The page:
FIG. 5 shows time charts of voltages illustrating operation of the device of FIG. 2, in accordance with the invention.
As shown in the drawing, the photo-copying device for regulating the working member of a gas-cutting machine comprises a photoelectric transducer (FIG. 1) providing circular scanning of a line 2 of a contour 3 being copied.
When the photoelectric transducer 1 is stationary, the path 4 of the scanning beam 5 in the plane of the contour 3 is a circumference of a circle with a center 6 lying approximately on the line 2 being copied.
The photo-copying device contains a source 7 of reference signals in the form of a sine voltage carried by a line 8, and a cosine voltage carried by a line 9.
The reference signal source 7 is connected by a line 10 to the photoelectric transducer 1, due to which the scanning beam 5 moves along the path 4 simultaneously and through-phase with the passage of reference signals in the line 8 and 9.
The photo-copying device comprises a first drive 11 for displacing the photoelectric transducer 1 along the X-axis by means of guides 12, and also a second drive 13 for displacing the photoelectric transducer 1 along guides 14 in the Y-axis direction in the Cartesian coordinate system.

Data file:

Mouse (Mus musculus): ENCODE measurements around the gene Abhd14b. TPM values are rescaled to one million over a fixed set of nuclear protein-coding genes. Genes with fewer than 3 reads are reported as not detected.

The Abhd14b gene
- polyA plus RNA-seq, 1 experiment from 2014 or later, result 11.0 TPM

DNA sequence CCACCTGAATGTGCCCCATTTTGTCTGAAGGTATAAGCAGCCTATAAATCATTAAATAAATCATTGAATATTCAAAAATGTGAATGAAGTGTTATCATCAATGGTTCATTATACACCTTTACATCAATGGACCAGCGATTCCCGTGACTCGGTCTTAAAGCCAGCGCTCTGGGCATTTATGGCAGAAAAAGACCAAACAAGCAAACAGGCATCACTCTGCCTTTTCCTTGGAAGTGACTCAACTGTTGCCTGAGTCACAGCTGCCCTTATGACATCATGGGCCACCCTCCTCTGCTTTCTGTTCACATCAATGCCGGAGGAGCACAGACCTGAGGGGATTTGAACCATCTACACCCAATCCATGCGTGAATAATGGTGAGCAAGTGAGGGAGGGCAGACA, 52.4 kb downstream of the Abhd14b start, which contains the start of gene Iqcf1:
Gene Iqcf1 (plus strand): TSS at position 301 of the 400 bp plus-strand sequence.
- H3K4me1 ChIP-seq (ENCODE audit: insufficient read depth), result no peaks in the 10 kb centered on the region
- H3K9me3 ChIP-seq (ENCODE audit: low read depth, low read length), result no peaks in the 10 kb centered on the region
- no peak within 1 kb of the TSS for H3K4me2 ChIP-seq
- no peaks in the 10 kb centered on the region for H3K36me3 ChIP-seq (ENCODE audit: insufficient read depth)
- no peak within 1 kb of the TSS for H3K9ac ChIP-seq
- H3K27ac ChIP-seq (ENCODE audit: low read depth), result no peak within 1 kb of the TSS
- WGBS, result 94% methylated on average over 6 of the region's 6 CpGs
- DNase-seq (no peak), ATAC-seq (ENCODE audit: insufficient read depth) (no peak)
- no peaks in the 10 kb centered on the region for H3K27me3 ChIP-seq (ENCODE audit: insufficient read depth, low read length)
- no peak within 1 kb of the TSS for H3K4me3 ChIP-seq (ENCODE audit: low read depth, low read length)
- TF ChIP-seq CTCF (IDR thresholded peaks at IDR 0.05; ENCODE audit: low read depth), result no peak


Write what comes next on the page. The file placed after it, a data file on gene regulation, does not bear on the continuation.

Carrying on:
The guides 12 and 14 of the machine are mutally perpendicular and serve as a coordinate system whose origin lies at the center 6 of the path 4, while the axes of the system are parallel to the guides 12 and 14.
The guides 12 and 14 as well as other structural components of the machine are integrated in a complex mechanical structure the details of which are not essential for an explanation of the principle of the present invention. For this reason, the mechanical construction of the machine is not shown in the accompanying drawings, and its guides 12 and 14 are represented by straight lines.
The first drive 11 and the second drive 13 incorporate actuating step motors 15 and 16 and logical units or motor control circuits 17 and 18 for controlling these motors. Each of said drives 11 and 13 has a frequency input 19 and sign inputs 20 and 21.
The photo-copying device also comprises a drive 22 which moves a working member 23 along guides 24 in the direction of the X-axis of the machine, and a drive 25 for displacing the working member 23 along guides 26 in the direction of the Y axis of the machine.
Each of the drives 22 and 24 include an actuating motor 27 and a motor control unit or circuit 28. The drives 22 and 25 have frequency inputs 29 and sign inputs 30 and 31. They insure a required scaling of the contour of a blank 32 cut out of a metal sheet 33.